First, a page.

(Unintelligible) comes to (unintelligible) and monetary policy acting in unison. In the last cycle we had (unintelligible) with (unintelligible) and a lot about coming back fiscal deficits and dealing with debt (lows). And that's clearly going to be something we have to tackle in the years to come but the one thing that will separate the next cycle from the one that preceded it will be the fact that we have fiscal and monetary stimulus operating together.
We believe that over the fullness of time that means (unintelligible) for more inflationary environment greater demand for our stimulus higher debt levels for certain relative to GDP but at levels of interest rates which means that there is some (scope) that we will have to think about for natural repression over the intermediate terms particularly with regards to stocks and bonds.
(Unintelligible) the curves could well mean an environment where we get more of a focus back on how those fiscal dollars get spent with the winners and losers being defined by how well fiscal dollars are deployed towards production and investments as opposed to fixed assets or single tax cuts.
Kate Hurley: Great insight. So I think we could all use some positivity these days. At what (unintelligible) do you elaborate on what areas you're now seeing more future value? Could you detail those for us?
John Bilton: Sure and you're right about positivity and this is a really important thing. There are ultimately although we are in a phrase of a deep crisis and although we've seen this translates not only to health crisis but also a human crisis on multiple levels we should also recognize that out of bear markets as the price (leads) are built and new bull markets in the new expansions. And while we should I think be (circumspect) about, you know, (some) you see today in recognize that we'd like to have (unintelligible) volatility for the time yet. I think that the point to remember is that when we look forward we are constantly surprised by the level of ingenuity and innovation that we see coming through in times like this.
One of the things I think that we've seen from this crisis has been the fact that we've seen a massive acceleration in technology adoption something that we would argue over the fullness of time should be able to translate to productivity. As I mentioned a moment ago the fact that we've now got fiscal spending one of the things we've lacked in many parts of the world was a pick up in productivity and that adjusting (unintelligible) the capital investments. The capital investment started in the (unintelligible) world in essence (follow-on) from getting stirred on by government spending.
And so ultimately the notion of (crowding) out it doesn't really necessarily follow through in most economies but as a result having that spend in that investment providing (unintelligible) is the reason for positivity. So (let me look forward) and (another thing we) would argue is just again is that single thing. If we don't believe that over a long term potential growth is being returned and that we've certainly done then if you are able to buy back forward curve with great truth of the day your return will be higher tomorrow. And so all else equal while there are some things to watch for areas (not shared) international equities it continues to look as if they could have an opportunity to go capture in the next cycle.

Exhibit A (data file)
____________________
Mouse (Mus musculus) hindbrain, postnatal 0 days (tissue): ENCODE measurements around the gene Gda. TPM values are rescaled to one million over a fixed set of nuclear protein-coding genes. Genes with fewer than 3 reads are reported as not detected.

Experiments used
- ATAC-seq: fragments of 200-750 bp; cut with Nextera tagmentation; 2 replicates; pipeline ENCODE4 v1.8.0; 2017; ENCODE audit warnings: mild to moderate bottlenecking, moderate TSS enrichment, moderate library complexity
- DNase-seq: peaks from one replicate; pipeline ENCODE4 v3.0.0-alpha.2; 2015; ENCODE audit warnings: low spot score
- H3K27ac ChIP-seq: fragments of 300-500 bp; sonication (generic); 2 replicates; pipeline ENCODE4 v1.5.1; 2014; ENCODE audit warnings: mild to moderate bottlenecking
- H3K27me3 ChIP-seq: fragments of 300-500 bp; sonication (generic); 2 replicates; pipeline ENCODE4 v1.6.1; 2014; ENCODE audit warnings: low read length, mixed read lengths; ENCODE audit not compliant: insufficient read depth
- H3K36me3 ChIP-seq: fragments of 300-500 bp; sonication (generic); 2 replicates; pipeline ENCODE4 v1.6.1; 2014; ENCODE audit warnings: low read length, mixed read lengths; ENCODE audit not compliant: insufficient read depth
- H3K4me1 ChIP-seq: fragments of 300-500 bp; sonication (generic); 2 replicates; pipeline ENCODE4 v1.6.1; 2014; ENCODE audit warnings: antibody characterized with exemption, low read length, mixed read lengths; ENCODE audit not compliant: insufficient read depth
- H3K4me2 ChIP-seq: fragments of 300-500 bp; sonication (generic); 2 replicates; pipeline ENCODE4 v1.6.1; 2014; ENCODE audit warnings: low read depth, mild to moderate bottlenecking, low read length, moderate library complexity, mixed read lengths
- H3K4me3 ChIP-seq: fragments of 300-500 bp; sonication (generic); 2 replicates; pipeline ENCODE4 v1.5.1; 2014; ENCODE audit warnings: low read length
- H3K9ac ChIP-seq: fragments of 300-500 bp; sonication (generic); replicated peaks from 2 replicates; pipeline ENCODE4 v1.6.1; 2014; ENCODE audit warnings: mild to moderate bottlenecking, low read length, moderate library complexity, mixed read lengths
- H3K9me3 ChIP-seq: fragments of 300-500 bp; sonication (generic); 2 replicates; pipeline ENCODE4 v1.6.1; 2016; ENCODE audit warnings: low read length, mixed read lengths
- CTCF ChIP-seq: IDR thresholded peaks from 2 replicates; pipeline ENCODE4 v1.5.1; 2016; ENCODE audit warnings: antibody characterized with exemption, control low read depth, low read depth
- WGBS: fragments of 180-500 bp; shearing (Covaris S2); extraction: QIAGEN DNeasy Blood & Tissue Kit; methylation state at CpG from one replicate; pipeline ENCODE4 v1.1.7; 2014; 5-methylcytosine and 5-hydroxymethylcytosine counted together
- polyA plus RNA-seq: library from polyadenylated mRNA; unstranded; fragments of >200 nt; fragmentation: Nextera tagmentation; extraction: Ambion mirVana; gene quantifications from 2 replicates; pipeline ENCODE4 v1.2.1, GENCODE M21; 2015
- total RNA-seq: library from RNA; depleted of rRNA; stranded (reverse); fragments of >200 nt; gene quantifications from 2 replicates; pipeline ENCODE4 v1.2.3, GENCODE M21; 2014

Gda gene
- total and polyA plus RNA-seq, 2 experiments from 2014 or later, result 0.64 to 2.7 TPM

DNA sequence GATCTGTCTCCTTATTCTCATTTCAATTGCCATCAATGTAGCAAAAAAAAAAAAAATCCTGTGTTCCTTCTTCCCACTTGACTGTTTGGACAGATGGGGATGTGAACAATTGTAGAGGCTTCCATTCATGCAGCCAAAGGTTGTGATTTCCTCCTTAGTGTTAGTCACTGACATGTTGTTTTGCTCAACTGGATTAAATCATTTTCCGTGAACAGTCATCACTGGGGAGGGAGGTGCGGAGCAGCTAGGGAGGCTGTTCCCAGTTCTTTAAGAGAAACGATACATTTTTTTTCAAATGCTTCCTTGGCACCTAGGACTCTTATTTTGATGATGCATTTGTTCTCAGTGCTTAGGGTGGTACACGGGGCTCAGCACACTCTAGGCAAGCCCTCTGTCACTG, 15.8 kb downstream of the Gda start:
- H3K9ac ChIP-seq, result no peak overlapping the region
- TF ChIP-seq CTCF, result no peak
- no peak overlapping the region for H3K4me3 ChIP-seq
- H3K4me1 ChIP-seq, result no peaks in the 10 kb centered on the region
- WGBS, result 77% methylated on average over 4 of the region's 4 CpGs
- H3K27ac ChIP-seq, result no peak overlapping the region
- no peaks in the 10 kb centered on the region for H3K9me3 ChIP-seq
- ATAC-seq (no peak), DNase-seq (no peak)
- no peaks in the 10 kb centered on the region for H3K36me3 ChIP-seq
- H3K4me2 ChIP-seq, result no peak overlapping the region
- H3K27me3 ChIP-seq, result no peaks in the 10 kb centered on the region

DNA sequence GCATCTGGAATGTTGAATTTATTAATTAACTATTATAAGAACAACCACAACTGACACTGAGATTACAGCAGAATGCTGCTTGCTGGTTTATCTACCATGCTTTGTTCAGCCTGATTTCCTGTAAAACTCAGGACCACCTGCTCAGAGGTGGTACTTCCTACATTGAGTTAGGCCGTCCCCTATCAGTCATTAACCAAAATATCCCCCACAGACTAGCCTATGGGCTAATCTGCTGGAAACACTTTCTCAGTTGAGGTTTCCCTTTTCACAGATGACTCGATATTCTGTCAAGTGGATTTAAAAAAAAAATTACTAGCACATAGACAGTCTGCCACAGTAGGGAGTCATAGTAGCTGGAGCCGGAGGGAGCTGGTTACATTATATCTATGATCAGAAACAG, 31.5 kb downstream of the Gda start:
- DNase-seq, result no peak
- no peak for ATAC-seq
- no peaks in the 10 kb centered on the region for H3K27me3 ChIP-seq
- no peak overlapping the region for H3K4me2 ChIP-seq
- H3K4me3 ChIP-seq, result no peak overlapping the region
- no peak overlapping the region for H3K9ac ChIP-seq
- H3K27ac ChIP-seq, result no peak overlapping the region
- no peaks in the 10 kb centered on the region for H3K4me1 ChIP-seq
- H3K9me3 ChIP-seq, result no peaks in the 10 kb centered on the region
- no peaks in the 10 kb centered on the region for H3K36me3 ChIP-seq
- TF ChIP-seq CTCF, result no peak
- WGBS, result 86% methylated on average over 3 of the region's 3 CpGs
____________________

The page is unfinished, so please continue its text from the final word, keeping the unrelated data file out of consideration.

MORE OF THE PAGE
The more inflation we (unintelligible) the greatest cyclicals involvement (unintelligible) are focused on areas of technology structures renewable energy, et cetera actually lends itself to broadening out that they have a value through innovation around the globe. Another area of course if emerging markets already coming into this crisis having been impaired in valuation terms (unintelligible) being traded (unintelligible) before. And so now we've seen an emerging market equities for instance on a price to built this $1.3 to $1.35 depending on how you slice the (unintelligible). That an entry-level which historically it's been very compelling.
Also areas such as alternatives came from private equity especially in a world with a little bit more differentiation a world with a bit more volatility we would argue that the ability to (unintelligible) to be turned into natural (unintelligible) returns is all else equal higher. And so we would argue that coming into this crisis we heard a lot about private equity in the (unintelligible) and having cash on the books that (unintelligible) value returns. That cash on the books now looks (unintelligible) (power) to be deployed in terms of picking up assets and industries which are very (unintelligible) structural change. And yes there will be turmoil and disruption in some industries we wasted new opportunities to merge and being able to buy into that.
Being able to looked at how the future will mold the way we work the way we travel the way we operate generally that's going to be something which I think will be future exciting of the investment opportunities. So in days like these are very difficult to look at markets and look at the news (unintelligible) and say it's highly positively certainly when we look forward we think about the elevation that we're unleashing today that's something which I think we should (unintelligible) to and think about for the longer term.
Kate Hurley: Excellent love to hear the positivity. So (what's) the alternatives? It looks like US for real estate has also been marked up and, you know, this crisis has really brought real estate to the forefront with so many of us working from home. The question is will we even need offices anymore and will retailers need as many if any locations? So what's your outlook on real estate?